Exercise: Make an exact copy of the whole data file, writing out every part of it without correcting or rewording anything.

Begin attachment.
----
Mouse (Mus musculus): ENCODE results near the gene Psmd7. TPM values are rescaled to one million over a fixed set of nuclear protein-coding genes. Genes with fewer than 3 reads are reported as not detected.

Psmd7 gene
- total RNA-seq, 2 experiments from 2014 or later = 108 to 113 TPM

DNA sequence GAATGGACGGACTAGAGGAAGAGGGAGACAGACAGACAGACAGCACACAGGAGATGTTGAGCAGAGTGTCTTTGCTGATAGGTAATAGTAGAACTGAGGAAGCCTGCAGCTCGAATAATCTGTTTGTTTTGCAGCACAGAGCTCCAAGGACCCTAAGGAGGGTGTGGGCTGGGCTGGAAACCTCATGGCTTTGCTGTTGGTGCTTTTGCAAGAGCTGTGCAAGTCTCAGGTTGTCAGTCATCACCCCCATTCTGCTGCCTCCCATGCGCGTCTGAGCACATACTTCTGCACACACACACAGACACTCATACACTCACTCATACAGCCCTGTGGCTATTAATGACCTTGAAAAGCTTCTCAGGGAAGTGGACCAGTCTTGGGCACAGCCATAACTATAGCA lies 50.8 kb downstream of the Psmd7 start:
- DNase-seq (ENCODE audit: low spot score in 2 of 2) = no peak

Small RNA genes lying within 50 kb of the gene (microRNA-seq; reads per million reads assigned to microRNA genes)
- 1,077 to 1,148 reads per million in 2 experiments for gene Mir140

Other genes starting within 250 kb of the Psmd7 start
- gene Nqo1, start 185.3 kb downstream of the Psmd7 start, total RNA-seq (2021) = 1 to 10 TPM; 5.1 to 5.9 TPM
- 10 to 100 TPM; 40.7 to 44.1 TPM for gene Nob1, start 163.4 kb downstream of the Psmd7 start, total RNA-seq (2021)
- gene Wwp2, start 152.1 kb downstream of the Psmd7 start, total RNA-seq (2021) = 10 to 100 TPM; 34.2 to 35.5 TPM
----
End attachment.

Mouse (Mus musculus): ENCODE results near the gene Psmd7. TPM values are rescaled to one million over a fixed set of nuclear protein-coding genes. Genes with fewer than 3 reads are reported as not detected.

Psmd7 gene
- total RNA-seq, 2 experiments from 2014 or later = 108 to 113 TPM

DNA sequence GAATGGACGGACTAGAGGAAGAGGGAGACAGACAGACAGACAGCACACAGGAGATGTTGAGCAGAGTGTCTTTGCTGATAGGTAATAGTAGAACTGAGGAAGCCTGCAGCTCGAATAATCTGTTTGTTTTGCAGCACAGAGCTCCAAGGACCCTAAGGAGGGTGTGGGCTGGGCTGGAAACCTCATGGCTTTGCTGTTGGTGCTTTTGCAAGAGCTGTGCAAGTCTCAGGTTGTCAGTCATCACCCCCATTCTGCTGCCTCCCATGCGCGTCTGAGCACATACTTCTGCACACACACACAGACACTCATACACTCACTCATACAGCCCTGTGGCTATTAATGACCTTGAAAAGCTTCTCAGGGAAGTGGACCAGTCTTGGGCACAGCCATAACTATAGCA lies 50.8 kb downstream of the Psmd7 start:
- DNase-seq (ENCODE audit: low spot score in 2 of 2) = no peak

Small RNA genes lying within 50 kb of the gene (microRNA-seq; reads per million reads assigned to microRNA genes)
- 1,077 to 1,148 reads per million in 2 experiments for gene Mir140

Other genes starting within 250 kb of the Psmd7 start
- gene Nqo1, start 185.3 kb downstream of the Psmd7 start, total RNA-seq (2021) = 1 to 10 TPM; 5.1 to 5.9 TPM
- 10 to 100 TPM; 40.7 to 44.1 TPM for gene Nob1, start 163.4 kb downstream of the Psmd7 start, total RNA-seq (2021)
- gene Wwp2, start 152.1 kb downstream of the Psmd7 start, total RNA-seq (2021) = 10 to 100 TPM; 34.2 to 35.5 TPM